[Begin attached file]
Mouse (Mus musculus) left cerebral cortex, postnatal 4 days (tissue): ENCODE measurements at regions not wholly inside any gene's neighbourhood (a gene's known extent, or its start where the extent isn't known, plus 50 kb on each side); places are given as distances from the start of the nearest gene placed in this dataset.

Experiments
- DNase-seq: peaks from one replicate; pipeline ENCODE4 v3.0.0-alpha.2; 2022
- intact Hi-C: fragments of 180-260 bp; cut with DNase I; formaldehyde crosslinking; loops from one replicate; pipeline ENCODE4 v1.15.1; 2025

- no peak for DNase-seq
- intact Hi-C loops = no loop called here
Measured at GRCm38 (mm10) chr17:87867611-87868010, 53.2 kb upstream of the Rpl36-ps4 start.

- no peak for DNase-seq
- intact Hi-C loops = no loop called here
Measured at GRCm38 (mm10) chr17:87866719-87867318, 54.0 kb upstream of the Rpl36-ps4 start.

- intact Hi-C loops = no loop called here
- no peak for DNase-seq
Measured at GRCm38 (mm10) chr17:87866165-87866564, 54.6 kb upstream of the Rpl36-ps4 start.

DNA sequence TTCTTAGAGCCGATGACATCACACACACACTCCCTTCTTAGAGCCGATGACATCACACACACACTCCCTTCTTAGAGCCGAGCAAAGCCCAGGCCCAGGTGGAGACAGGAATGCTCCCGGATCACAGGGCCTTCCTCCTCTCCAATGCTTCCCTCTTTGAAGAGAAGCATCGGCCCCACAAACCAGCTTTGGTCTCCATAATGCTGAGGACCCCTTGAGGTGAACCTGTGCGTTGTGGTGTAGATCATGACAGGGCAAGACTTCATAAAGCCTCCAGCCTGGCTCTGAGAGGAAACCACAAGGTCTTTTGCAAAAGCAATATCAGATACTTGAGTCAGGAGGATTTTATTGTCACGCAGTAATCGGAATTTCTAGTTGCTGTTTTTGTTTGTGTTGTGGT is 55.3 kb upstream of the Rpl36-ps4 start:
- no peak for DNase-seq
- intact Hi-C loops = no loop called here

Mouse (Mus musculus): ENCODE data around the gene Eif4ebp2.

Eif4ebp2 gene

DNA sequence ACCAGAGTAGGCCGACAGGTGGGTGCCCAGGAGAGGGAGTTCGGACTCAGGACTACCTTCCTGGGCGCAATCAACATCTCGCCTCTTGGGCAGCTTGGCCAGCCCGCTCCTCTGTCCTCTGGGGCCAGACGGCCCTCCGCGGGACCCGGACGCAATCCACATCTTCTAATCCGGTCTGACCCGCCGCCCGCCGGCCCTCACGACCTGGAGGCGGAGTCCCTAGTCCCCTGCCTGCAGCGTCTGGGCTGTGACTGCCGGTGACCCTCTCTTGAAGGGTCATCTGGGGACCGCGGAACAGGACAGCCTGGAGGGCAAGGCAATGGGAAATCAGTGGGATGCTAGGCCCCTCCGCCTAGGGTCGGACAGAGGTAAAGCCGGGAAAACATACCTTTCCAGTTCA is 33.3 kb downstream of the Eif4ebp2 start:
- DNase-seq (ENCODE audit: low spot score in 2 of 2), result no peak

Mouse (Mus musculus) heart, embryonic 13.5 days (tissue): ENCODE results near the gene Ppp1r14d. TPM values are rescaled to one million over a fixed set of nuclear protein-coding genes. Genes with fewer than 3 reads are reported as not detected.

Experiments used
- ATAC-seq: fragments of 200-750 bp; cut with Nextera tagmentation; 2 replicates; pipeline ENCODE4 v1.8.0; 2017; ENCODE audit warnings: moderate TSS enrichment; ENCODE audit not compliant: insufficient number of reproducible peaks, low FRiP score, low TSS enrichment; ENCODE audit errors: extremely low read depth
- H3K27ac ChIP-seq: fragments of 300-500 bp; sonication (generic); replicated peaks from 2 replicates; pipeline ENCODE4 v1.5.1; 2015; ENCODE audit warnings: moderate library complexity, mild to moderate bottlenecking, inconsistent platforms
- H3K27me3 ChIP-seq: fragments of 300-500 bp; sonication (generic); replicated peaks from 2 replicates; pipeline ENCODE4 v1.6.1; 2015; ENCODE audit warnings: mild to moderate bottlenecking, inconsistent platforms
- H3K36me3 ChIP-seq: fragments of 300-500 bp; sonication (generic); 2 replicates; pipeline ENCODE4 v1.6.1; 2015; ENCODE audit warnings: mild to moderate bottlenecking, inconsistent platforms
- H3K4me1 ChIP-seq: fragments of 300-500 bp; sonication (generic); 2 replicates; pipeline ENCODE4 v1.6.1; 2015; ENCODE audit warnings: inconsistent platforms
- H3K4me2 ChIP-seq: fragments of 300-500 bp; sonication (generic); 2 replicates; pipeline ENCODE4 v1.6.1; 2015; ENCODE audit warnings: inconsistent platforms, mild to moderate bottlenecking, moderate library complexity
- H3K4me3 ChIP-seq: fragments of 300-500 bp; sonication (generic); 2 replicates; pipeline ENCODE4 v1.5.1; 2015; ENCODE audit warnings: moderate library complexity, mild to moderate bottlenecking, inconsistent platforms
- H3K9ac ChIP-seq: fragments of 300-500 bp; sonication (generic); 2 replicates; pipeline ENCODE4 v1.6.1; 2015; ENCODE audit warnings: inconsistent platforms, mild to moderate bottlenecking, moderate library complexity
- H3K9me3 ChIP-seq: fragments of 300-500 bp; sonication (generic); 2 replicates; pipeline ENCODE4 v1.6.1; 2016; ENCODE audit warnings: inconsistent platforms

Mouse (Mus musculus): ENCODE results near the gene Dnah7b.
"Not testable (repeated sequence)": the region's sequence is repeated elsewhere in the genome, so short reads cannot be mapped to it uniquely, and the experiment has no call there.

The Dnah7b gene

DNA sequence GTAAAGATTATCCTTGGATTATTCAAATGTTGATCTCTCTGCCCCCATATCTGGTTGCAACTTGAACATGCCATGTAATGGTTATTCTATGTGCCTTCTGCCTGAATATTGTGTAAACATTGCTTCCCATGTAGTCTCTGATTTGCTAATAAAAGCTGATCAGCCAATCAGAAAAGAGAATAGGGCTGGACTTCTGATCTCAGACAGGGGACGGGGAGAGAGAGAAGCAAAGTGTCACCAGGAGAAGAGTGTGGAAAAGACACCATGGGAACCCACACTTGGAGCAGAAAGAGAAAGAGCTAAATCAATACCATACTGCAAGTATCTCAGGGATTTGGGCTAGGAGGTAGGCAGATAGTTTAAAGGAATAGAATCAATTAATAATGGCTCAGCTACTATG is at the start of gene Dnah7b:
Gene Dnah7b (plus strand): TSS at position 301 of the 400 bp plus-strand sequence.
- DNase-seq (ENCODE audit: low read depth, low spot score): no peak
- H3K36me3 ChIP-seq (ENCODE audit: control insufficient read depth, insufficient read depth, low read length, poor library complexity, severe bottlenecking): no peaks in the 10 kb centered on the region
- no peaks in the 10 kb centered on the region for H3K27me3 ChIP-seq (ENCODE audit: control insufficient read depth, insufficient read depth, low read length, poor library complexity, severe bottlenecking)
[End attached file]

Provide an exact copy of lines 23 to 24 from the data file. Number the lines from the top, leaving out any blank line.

- ATAC-seq: fragments of 200-750 bp; cut with Nextera tagmentation; 2 replicates; pipeline ENCODE4 v1.8.0; 2017; ENCODE audit warnings: moderate TSS enrichment; ENCODE audit not compliant: insufficient number of reproducible peaks, low FRiP score, low TSS enrichment; ENCODE audit errors: extremely low read depth
- H3K27ac ChIP-seq: fragments of 300-500 bp; sonication (generic); replicated peaks from 2 replicates; pipeline ENCODE4 v1.5.1; 2015; ENCODE audit warnings: moderate library complexity, mild to moderate bottlenecking, inconsistent platforms